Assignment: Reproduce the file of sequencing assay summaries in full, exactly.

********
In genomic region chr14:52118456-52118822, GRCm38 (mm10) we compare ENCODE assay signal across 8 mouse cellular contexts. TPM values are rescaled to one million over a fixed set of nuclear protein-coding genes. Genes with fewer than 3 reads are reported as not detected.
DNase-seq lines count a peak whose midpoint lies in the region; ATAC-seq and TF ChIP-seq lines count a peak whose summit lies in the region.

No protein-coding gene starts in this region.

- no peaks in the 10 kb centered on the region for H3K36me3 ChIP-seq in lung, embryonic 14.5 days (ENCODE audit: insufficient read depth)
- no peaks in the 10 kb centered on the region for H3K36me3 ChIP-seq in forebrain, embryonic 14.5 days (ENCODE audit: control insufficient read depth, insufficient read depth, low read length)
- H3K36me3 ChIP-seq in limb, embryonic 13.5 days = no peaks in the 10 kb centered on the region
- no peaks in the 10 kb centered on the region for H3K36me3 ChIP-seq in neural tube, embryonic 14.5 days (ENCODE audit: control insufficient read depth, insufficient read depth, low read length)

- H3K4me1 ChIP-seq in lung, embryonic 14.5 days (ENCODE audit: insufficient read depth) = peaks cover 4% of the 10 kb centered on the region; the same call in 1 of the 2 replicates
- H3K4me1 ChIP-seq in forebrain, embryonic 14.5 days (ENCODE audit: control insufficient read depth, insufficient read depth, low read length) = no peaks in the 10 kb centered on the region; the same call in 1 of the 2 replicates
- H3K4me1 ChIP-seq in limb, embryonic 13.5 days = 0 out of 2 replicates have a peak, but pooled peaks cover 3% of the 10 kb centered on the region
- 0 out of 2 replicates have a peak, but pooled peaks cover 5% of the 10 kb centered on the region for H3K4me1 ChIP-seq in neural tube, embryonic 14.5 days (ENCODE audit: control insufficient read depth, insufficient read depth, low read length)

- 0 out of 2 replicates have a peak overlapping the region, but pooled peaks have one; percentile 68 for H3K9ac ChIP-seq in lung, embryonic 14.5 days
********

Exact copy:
In genomic region chr14:52118456-52118822, GRCm38 (mm10) we compare ENCODE assay signal across 8 mouse cellular contexts. TPM values are rescaled to one million over a fixed set of nuclear protein-coding genes. Genes with fewer than 3 reads are reported as not detected.
DNase-seq lines count a peak whose midpoint lies in the region; ATAC-seq and TF ChIP-seq lines count a peak whose summit lies in the region.

No protein-coding gene starts in this region.

- no peaks in the 10 kb centered on the region for H3K36me3 ChIP-seq in lung, embryonic 14.5 days (ENCODE audit: insufficient read depth)
- no peaks in the 10 kb centered on the region for H3K36me3 ChIP-seq in forebrain, embryonic 14.5 days (ENCODE audit: control insufficient read depth, insufficient read depth, low read length)
- H3K36me3 ChIP-seq in limb, embryonic 13.5 days = no peaks in the 10 kb centered on the region
- no peaks in the 10 kb centered on the region for H3K36me3 ChIP-seq in neural tube, embryonic 14.5 days (ENCODE audit: control insufficient read depth, insufficient read depth, low read length)

- H3K4me1 ChIP-seq in lung, embryonic 14.5 days (ENCODE audit: insufficient read depth) = peaks cover 4% of the 10 kb centered on the region; the same call in 1 of the 2 replicates
- H3K4me1 ChIP-seq in forebrain, embryonic 14.5 days (ENCODE audit: control insufficient read depth, insufficient read depth, low read length) = no peaks in the 10 kb centered on the region; the same call in 1 of the 2 replicates
- H3K4me1 ChIP-seq in limb, embryonic 13.5 days = 0 out of 2 replicates have a peak, but pooled peaks cover 3% of the 10 kb centered on the region
- 0 out of 2 replicates have a peak, but pooled peaks cover 5% of the 10 kb centered on the region for H3K4me1 ChIP-seq in neural tube, embryonic 14.5 days (ENCODE audit: control insufficient read depth, insufficient read depth, low read length)

- 0 out of 2 replicates have a peak overlapping the region, but pooled peaks have one; percentile 68 for H3K9ac ChIP-seq in lung, embryonic 14.5 days